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ISRO’s Chandrayaan-2 to hunt the trillion dollar fuel on Moon
The Indian Space Research Organization (ISRO) has announced that they will launch a lunar mission to explore that south side of the moon in October. After the Chandrayaan-1 mission, this will be their 2nd moon mission, Chandrayaan-2.
The Chandrayaan-2 mission is India’s second lunar mission and will mark the first time any country has visited the south side of the moon.
Initially, ISRO planned to partner with Russia to perform Chandrayaan-2. The two agencies signed an agreement in 2007 to launch the orbiter and lander in 2013. Russia later pulled out of the agreement. The Russian lander’s construction was delayed after the December 2011 failure of Roscosmos’ Phobos-Grunt mission to the Martian moon of Phobos, the report stated.
Russia subsequently pulled out of Chandrayaan-2 altogether, citing financial issues.
The mission includes a lander, an orbiter and a rectangular rover powered by solar energy and also nuclear energy. Data gathered by the rover will be sent to the lander, which will then transmit these back to ISRO for analysis.
The Chandrayaan-2 orbiter will circle the moon and provide information about its surface, ISRO stated.
The mission will also send a small, 20-kilogram (44 lbs.), a 6-wheeled Chandrayaan-2 rover will analyze the lunar crust to find traces of water and helium-3, an isotope crucial for the development of fusion energy on Earth.
Instruments on the Chandrayaan-2 orbiter
- Terrain Mapping Camera 2 (TMC-2): It will map the lunar surface in three dimensions using two onboard cameras. A predecessor instrument called TMC flew on Chandrayaan-1.
- Collimated Large Array Soft X-ray Spectrometer (CLASS): It will map the abundance of minerals on the surface. A predecessor instrument called CIXS (sometimes written as C1XS) flew on Chandrayaan-1.
- Solar X-ray Monitor (XSM): It looks at emissions of solar X-rays.
- Chandra’s Atmospheric Composition Explorer (ChACE-2): It’s a neutral mass spectrometer. A predecessor instrument called CHACE flew on Chandrayaan-1’s Moon Impact Probe.
- Synthetic Aperture Radar (SAR): which will map the surface in radio waves. Some of its design is based on Chandrayaan-1’s MiniSAR.
- Imaging Infra-Red Spectrometer (IIRS): It will measure the abundance of water/hydroxyl on the surface.
- Orbiter High-resolution Camera (OHRC): It will be used to examine the surface, particularly the landing site of the lander and rover.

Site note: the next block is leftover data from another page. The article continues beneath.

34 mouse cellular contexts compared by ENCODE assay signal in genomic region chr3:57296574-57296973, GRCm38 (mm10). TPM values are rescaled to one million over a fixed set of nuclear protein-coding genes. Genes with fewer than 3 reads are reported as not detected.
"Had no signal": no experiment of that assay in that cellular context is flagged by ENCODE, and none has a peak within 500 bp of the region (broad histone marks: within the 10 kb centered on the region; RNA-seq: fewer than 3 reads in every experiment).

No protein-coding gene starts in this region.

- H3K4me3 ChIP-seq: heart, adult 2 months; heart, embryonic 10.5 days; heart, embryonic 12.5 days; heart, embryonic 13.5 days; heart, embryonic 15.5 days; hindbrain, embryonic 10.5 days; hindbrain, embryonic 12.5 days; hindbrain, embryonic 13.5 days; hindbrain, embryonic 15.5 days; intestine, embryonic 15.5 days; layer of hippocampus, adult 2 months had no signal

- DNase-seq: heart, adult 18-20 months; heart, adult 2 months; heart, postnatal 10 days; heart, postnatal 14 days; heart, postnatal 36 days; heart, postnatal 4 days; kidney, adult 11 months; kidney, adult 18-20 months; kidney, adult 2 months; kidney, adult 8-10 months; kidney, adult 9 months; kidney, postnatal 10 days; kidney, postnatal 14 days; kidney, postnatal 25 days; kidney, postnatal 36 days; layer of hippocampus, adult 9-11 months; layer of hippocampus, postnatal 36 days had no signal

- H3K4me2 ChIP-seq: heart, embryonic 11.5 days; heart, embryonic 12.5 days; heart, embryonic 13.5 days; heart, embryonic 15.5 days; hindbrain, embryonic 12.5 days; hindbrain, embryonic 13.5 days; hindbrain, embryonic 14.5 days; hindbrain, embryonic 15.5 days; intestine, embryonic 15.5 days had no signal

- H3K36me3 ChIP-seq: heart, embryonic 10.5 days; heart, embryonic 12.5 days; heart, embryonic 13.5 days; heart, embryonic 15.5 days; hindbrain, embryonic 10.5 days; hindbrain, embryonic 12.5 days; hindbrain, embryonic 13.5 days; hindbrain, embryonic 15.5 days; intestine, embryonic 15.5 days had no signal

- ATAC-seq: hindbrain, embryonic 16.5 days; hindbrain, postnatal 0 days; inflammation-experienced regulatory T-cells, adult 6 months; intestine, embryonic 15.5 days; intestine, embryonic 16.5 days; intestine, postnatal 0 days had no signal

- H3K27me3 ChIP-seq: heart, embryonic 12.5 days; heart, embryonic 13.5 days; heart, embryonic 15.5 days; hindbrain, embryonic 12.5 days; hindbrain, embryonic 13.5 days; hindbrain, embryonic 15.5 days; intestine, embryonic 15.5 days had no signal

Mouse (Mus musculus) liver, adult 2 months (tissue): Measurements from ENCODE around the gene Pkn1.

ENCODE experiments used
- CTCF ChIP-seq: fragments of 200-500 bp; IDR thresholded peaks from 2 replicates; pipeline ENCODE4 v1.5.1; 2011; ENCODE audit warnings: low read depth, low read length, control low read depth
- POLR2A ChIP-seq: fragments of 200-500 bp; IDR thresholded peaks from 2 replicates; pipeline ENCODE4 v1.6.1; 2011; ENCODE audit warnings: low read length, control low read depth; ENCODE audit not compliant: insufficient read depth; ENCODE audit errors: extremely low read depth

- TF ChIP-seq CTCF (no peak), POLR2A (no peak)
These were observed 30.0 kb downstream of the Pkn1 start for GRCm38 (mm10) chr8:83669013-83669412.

Instruments in the Lander
- An instrument for Lunar Seismic Activity (ILSA), to look for moonquakes.
- Chandra’s Surface Thermophysical Experiment (ChaSTE), to examine the surface’s thermal properties.
- Radio Anatomy of Moon Bound Hypersensitive ionosphere and Atmosphere (RAMBHA-Langmuir Probe), to look at plasma density on the surface.
- The rover will carry two science instruments to look at the composition of the surface: the Laser-Induced Breakdown Spectroscope (LIBS) and the Alpha Particle X-Ray Spectrometer (APXS).
The estimated cost of the Chandrayaan-2 mission will be ₹800 crores. So this mission will be cheaper than Hollywood’s 2014 sci-fi movie ‘Interstellar’ that cost Rs ₹1,062 crore ($165 million). In fact, ISRO’s earlier Mars Orbiter Mission (₹470 crore) launched in 2013 was also cheaper than another Hollywood space movie ‘Gravity’ (whose budget was ₹644 crore or $100 million) made in the same year.
“The mission will carry a six-wheeled Rover which will move around the landing site in the semi-autonomous mode as decided by the ground commands,” ISRO said. “The instruments on the rover will observe the lunar surface and send back data, which will be useful for analysis of the lunar soil.”
Maximum Countries worldwide are interested in utilizing Helium-3 as scientists hope that the isotope can be used in a kind of nuclear fusion that does not produce radioactive waste, something that may provide safer nuclear energy.
Nuclear fusion is a process that powers the sun. It involves smashing hydrogen atoms to produce helium and release massive amounts of energy. Once fusion energy is captured, it could serve as a source of unlimited energy on our planet.
The isotope is already produced on Earth and is currently used for detecting illicit radioactive materials. Unfortunately, helium-3 is rare and very expensive. It’sesimated value at about $5 billion per ton.
However, the moon has plenty of this isotope. Solar winds are able to bombard the Moon with a massive amount of helium-3 because it is not protected by any magnetic field. The presence of the isotope on the moon was confirmed in samples returned by the Apollo missions.
About 1 million metric tons of helium-3 is possibly embedded on the moon albeit only a quarter could be possibly brought back to Earth.
India appears to be among those in the forefront in the search and possible exploitation of helium-3 for fusion energy. China is the only country to send a rover to the moon this century and one of its mission objectives is to find helium-3 deposits on the lunar surface.